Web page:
Consider this:  suppose you were a bondholder without the benefit of insurance, and the EM just told you that he was going to shaft you by offering $.15 on the dollar, even under circumstances where you rightly believe that on the merits you are entitled to par.  Would you have have been able to contest successfully the EM's proposal in an adversary Chapter 9 proceeding?  Would you have preferred to form a committee of bondholders and commenced litigation against the EM? You would have faced a collective action problem that likely would have prevented you from mounting an effective challenge.

If there was ever a perfect illustration of the value of bond insurance, this is it.  The monolines are keeping the bondholders whole and are obtaining a recovery that is $229 million better than what the EM offered.  Bond insurers provide financing benefits to issuers in the form of reduced interest rates, but they also provide benefits to holders after issuance by assuming the risks and costs of asserting creditors remedies.

Hall of Shame

My hall of shame award goes to the EM.  This is just another example of how the EM has screwed the pooch in the Detroit Chapter 9 proceeding.
  • The EM failed to understand municipal bankruptcy law and recognize the lien underlying the GOs in respect of the pledged ad valorem taxes, and therefore failed to make the monolines a fair offer in the proposed plan of adjustment.  The EM had a good faith obligation to classify Detroit's claims in Chapter 9 properly, and the EM both failed in this regard, and then wasted Detroit resources in trying to defend its failure.  
  • The EM failed to understand municipal bankruptcy law and recognize the absence of any lien securing the swap obligations, which has led the EM to make overly generous offers to the swap banks on two occasions, with the result that each settlement has been rejected by Judge Rhodes.  A third swap settlement between the EM and the swap banks has been teed up for a possible strike three later this week. 
  • The EM stated that it was central to its plan of adjustment that Detroit lease its water and sewer facilities to the surrounding counties, and apply any lease payments in excess of payments on the bonds secured by these facilities towards Detroit's rehabilitation.  The EM has not been able to even begin to implement this proposal, because the EM has not been able to provide the counties sufficient financial information for the counties to even understand the EM proposal, much less negotiate it.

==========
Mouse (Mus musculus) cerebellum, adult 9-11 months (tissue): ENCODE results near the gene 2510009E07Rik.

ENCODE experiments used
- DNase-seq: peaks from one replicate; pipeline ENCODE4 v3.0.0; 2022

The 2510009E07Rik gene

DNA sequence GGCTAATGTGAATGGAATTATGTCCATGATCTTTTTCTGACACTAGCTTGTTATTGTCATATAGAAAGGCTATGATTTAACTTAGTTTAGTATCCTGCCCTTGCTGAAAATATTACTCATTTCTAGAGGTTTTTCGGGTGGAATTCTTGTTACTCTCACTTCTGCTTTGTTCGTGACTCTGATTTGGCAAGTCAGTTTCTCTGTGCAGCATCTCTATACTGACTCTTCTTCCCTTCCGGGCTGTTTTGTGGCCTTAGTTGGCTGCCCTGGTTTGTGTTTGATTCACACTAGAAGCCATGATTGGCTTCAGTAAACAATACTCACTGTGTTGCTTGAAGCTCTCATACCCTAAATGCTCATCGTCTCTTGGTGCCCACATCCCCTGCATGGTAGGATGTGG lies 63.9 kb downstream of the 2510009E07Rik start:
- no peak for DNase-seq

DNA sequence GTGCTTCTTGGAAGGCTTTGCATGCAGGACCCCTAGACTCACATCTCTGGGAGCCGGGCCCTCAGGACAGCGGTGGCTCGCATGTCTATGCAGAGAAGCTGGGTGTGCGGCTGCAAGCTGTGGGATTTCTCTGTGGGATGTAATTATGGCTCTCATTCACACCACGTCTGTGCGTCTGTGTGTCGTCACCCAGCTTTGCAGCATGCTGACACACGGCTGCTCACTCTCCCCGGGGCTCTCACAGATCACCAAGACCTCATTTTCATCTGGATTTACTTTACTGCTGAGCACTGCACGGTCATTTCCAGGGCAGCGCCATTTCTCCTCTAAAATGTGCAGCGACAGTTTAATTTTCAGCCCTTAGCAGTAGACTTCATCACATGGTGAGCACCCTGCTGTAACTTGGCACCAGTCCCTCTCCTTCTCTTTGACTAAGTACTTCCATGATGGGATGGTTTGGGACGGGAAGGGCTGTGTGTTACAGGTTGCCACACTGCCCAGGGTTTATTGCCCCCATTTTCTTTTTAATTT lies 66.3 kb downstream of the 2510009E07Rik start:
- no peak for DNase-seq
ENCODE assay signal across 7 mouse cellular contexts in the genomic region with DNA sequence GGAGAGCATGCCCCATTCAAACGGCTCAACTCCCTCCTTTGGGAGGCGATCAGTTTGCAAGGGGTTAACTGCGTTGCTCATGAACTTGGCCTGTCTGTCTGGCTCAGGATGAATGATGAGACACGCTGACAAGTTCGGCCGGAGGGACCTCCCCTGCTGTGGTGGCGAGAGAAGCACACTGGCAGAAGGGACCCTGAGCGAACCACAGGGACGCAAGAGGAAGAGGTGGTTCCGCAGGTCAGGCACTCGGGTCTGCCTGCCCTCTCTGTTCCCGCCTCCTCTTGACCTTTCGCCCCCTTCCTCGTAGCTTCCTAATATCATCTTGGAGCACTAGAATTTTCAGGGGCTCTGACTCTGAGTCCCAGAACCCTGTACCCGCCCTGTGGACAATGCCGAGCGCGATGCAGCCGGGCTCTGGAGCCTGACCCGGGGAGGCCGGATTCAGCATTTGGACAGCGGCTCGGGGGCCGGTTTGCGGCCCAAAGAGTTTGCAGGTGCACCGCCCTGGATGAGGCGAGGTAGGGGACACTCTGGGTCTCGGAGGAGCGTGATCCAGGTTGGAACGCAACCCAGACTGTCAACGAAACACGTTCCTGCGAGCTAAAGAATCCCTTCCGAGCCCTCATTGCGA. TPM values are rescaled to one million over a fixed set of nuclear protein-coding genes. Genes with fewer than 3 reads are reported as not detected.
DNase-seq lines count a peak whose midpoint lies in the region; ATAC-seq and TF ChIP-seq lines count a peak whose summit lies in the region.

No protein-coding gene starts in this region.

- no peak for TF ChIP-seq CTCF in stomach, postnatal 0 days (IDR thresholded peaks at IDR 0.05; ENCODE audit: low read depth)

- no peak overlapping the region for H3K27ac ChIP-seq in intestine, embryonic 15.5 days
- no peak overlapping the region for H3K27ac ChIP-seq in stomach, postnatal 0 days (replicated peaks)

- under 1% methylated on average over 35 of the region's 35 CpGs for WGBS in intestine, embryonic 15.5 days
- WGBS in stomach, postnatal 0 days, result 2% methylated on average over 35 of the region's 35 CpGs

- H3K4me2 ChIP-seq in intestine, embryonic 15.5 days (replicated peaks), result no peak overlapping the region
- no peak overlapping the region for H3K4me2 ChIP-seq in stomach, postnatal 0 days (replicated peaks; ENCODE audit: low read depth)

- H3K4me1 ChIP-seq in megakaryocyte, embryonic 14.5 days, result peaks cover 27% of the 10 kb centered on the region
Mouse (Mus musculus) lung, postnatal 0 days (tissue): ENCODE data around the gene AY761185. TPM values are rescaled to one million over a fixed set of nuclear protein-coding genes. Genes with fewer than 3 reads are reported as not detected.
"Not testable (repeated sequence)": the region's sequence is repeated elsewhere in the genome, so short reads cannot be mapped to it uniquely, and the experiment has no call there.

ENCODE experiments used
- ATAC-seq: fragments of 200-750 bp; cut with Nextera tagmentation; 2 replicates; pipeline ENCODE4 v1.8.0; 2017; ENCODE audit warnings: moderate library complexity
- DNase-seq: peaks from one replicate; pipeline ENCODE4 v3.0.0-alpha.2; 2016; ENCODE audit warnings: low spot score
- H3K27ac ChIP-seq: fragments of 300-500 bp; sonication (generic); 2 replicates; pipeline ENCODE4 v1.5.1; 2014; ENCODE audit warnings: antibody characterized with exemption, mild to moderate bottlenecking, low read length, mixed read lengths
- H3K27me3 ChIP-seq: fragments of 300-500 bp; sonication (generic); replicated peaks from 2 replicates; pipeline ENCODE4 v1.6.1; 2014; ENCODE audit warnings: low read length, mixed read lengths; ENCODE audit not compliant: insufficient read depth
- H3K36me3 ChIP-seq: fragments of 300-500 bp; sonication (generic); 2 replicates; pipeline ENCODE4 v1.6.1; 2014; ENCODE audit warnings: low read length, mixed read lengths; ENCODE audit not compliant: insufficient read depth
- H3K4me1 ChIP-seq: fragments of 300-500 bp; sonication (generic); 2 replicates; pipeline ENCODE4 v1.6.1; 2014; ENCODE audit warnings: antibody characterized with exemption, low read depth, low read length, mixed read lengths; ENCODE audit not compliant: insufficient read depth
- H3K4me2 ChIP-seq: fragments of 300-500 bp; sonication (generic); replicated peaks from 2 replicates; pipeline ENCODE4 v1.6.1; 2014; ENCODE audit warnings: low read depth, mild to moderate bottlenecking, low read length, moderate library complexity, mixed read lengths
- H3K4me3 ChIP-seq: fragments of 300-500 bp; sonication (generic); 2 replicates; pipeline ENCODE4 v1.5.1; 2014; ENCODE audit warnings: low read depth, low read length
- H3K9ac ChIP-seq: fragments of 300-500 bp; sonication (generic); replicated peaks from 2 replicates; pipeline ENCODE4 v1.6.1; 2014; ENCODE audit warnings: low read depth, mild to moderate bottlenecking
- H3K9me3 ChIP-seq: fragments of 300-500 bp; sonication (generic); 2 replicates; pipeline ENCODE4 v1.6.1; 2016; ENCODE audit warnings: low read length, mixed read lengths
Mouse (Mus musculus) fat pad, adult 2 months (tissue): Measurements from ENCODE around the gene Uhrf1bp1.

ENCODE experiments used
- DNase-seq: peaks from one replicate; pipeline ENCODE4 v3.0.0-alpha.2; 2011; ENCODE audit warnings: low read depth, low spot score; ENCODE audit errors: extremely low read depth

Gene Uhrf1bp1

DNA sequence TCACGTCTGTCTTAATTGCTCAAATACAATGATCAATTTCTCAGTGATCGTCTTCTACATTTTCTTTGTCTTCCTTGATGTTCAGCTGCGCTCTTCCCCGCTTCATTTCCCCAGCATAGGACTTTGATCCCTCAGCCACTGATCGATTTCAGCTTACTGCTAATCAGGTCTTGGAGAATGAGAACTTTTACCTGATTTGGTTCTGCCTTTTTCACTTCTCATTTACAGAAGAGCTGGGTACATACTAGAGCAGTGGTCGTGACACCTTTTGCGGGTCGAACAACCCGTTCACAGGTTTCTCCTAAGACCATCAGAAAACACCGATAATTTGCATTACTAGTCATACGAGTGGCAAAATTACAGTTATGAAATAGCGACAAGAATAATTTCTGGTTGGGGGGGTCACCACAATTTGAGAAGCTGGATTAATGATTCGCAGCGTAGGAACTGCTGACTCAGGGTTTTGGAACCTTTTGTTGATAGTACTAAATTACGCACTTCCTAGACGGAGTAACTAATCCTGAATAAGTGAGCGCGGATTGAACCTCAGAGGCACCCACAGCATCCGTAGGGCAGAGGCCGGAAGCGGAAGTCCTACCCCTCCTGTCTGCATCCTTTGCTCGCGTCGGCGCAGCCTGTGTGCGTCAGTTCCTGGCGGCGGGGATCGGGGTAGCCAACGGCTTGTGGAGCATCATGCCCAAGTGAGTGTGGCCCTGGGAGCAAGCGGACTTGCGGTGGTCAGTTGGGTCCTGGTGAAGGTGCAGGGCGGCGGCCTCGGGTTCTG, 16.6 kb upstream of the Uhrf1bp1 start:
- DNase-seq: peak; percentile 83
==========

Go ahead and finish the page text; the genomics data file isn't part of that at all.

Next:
• The EM failed to find a way to maximize proceeds from the Detroit Institute of Art fine art collection while still maintaining the cultural viability of the DIA.  Here is a meaningful DIA solution offered up by a monoline insurer.  The EM ignored the huge collateral value of the DIA art and has made Detroit pensioners suffer losses because of this EM failure. 
Of course, the EM is good at making public appearances and giving press interviews, and is now busy trying to save face.  Notice this specious explanation from the EM spokesman regarding the GO settlement with the monolines given to a columnist in today's Detroit News:

"Orr spokesman Bill Nowling said bondholders are getting a better deal now because the city previously didn't include revenue from voter-approved property taxes in its iniital offer to investors of Detroit's debt."

This makes it seem like the EM has suddenly become magnanimous in reaching settlement, as opposed to the reality of the situation, which was that the EM was abjectly wrong in excluding such tax revenues as security in the first place in making the GO offer!

One simply hopes that this buffoonery on the part of the EM doesn't dissipate Detroit resources for too much longer.

Disclosure:  Long MBI; AGO.
NB:  this blog is not intended to be investment advice, and should not be relied upon by anyone to constitute investment advice.  Investing is a tough game, and everyone must do and "own" their own work, because you will certainly own your investments.